Commodities are commercial goods that are considered interchangeable with other goods of the same kind and quality, and traded in that fashion. When most people think of commodities, they may think of traditional commodities such as wheat, cattle, heating oil or gold. Today, this definition can also include financial instruments such as currencies or indices, but the approach in trading commodities is the same for all of these options.
The main categories of commodities are:
- Agricultural - Including traditional US crops such as wheat, corn, and soybeans — as well as imported crops such as coffee, sugar and cocoa. Rice, cotton and any other non-animal based agricultural crop goes in this category — as well as frozen concentrated orange juice for fans of the movie, Trading Places.
- Livestock and Meats - Including lean hogs, live cattle and feeder cattle, as well as meats such as pork bellies.
- Energy - Including gasoline, heating oil, grades of crude oil, natural gas, and propane.
- Metals - Most people think of precious metals such as gold, silver, platinum and palladium, but industrial metals such as copper, nickel, zinc and cobalt are also included.
Before you invest in commodities, define your goals for investing and how much money you are willing to risk. Commodity markets vary and are often quite volatile and unpredictable — many are susceptible to unplanned events such as natural disasters and man-made disruptions like political instability in oil-producing countries. Although understanding of your chosen commodity makes it more likely to profit, lack of understanding makes losses likely and turns your investment into a figurative trip to the casino (with worse odds).
Once you decide commodities are for you, you will need to choose a broker. Options range from full-service brokers with individual advice and assistance to no-frills discount brokers who give you the means to facilitate your trades but little else. As usual, greater service equals higher cost. Investigate any broker thoroughly before committing.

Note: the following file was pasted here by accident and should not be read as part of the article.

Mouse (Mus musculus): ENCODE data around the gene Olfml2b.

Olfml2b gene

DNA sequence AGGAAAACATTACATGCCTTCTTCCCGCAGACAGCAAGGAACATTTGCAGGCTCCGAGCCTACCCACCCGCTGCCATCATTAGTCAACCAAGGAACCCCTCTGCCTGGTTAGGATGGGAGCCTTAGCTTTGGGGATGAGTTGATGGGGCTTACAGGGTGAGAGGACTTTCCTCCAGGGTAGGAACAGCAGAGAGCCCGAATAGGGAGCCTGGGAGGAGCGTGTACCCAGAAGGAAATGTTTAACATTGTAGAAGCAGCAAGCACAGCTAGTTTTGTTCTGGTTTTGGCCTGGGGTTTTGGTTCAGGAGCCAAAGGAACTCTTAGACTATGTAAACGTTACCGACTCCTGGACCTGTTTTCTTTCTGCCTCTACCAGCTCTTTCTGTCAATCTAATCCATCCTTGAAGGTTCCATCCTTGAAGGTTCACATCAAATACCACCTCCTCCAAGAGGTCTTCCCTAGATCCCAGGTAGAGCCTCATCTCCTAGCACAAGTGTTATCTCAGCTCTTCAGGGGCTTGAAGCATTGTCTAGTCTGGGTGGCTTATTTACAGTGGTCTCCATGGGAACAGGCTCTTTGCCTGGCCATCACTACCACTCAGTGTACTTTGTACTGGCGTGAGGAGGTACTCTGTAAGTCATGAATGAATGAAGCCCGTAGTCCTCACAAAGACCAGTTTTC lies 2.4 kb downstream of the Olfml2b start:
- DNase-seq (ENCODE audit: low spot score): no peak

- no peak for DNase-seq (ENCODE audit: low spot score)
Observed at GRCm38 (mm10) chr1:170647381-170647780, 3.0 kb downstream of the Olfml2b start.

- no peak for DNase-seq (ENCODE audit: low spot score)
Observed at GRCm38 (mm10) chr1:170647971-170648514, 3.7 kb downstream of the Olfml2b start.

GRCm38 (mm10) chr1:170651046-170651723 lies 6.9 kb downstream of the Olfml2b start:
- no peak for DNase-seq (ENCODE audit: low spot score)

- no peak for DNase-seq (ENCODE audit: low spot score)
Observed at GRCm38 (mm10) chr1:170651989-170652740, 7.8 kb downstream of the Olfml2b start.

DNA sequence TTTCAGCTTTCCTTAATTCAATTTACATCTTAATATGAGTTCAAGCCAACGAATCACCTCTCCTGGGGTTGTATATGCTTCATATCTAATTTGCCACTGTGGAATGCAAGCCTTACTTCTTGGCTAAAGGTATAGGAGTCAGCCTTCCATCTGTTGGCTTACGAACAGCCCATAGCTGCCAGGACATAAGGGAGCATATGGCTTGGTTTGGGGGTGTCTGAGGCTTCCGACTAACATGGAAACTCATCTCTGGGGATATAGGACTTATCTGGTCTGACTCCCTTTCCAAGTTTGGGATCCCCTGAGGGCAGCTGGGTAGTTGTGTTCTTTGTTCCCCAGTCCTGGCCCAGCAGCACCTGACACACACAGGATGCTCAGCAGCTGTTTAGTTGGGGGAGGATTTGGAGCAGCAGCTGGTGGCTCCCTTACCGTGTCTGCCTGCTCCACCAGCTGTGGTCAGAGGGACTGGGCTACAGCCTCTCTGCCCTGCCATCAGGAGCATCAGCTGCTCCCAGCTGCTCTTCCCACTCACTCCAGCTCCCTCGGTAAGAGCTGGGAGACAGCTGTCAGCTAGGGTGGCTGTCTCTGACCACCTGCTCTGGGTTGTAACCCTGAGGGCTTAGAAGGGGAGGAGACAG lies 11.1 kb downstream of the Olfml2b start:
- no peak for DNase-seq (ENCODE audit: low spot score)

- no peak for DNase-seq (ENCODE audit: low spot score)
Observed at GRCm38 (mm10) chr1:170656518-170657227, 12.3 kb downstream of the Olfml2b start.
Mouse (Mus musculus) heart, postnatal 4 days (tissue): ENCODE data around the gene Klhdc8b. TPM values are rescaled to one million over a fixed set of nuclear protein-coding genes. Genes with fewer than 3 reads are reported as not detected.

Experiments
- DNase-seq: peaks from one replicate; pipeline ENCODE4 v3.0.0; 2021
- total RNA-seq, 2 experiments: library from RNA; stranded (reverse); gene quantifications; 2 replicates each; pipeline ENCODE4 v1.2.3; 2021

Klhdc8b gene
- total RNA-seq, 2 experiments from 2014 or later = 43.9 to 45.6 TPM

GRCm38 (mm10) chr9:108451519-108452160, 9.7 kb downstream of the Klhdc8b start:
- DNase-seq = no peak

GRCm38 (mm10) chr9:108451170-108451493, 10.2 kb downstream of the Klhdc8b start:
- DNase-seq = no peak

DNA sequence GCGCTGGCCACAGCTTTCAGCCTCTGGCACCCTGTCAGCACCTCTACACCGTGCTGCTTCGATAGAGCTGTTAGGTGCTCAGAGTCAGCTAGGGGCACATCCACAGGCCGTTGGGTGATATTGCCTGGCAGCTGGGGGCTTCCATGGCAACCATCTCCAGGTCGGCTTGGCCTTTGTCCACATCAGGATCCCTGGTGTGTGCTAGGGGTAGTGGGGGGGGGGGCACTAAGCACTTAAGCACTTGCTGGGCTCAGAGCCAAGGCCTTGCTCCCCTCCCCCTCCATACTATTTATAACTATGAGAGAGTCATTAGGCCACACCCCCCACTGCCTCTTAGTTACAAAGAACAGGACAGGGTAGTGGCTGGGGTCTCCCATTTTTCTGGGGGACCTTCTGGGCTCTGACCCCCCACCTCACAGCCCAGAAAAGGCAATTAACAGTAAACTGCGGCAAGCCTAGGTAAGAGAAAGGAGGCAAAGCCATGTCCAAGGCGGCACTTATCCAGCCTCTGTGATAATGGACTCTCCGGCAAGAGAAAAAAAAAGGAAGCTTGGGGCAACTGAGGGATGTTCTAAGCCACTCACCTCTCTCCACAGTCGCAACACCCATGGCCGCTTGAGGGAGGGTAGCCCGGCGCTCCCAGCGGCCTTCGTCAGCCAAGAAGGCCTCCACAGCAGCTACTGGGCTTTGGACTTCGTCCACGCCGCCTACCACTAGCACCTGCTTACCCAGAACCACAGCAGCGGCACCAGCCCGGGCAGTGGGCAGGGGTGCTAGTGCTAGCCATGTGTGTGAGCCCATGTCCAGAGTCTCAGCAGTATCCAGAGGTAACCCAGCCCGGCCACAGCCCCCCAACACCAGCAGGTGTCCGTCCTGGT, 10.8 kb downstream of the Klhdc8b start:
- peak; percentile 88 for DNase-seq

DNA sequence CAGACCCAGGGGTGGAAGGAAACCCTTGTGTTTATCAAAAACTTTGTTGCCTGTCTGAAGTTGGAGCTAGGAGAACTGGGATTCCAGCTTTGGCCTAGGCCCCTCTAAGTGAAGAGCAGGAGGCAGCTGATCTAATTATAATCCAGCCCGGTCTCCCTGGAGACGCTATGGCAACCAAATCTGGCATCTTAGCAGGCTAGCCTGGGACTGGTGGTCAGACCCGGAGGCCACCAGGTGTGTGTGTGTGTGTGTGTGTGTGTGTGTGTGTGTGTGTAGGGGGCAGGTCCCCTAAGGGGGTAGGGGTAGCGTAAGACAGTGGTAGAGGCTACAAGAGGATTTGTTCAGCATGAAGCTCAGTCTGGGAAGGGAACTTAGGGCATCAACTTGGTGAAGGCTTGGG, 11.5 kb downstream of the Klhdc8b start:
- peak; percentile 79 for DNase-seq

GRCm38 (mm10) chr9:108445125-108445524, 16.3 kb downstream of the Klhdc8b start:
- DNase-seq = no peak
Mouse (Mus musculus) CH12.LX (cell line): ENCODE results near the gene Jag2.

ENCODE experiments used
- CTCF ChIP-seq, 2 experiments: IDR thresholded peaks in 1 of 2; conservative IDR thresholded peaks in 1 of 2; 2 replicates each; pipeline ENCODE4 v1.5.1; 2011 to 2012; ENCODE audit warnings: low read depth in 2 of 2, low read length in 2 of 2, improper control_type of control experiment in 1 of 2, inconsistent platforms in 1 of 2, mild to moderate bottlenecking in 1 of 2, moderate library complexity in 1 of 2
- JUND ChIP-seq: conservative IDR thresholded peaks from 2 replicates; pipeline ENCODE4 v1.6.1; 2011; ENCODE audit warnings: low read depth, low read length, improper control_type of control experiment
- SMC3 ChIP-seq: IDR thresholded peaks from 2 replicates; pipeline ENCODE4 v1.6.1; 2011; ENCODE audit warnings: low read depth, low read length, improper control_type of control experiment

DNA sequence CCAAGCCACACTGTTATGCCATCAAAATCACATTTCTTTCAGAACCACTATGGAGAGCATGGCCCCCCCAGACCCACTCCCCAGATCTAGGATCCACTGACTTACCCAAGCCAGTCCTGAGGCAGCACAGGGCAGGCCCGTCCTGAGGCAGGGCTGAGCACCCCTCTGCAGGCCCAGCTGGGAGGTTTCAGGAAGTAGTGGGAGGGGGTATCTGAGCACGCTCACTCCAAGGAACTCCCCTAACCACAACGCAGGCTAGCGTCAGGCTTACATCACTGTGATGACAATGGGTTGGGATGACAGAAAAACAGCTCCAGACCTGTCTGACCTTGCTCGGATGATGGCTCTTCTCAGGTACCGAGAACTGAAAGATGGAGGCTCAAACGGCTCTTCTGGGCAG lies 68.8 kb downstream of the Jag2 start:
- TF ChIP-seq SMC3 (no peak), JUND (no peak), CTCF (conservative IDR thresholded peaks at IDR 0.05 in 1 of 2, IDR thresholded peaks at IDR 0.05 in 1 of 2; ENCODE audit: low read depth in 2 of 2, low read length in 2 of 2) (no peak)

Your skill and comfort level dictates what you should be looking for in a broker. If you are a novice, full-service brokers are worth the investment — assuming they are skilled traders. You should focus on their past results. If you are comfortable with taking the risks yourself, your primary goal is to find favorable fees/commissions and the most efficient trading platform. Approach any high-pressure sales tactics with caution.
Next, you will need to open an account. The broker will require a minimum account deposit and account balance. Typical minimums are $5,000 and may be as low as $1,000, but you are likely to need in the range of $10,000 to make meaningful trades and avoid losses dropping your account below your minimum balance. If the broker has concerns about your financial standing or creditworthiness, he or she may refuse your business.
Typical commodities exchanges are carried out as futures contracts (where parties agree to a transaction at a future date at a set price). Exchanges such as the Chicago Board of Exchange define the quantity, grade or quality, and other conditions regarding the trade. You may choose options to lower the risk. Options are the right to buy or sell a commodity at a particular price, whereas futures contracts are legal obligations.
These trades may be highly leveraged, with a relatively small investment controlling a contract covering a large amount of goods. Changing prices may cause disproportionate amounts of money to be made — or lost — with great speed. So start with caution and avoid the thrill of overtrading. It is easy to lose in commodities if you are trading so fast that you cannot assess your total gains and losses at any point in time.
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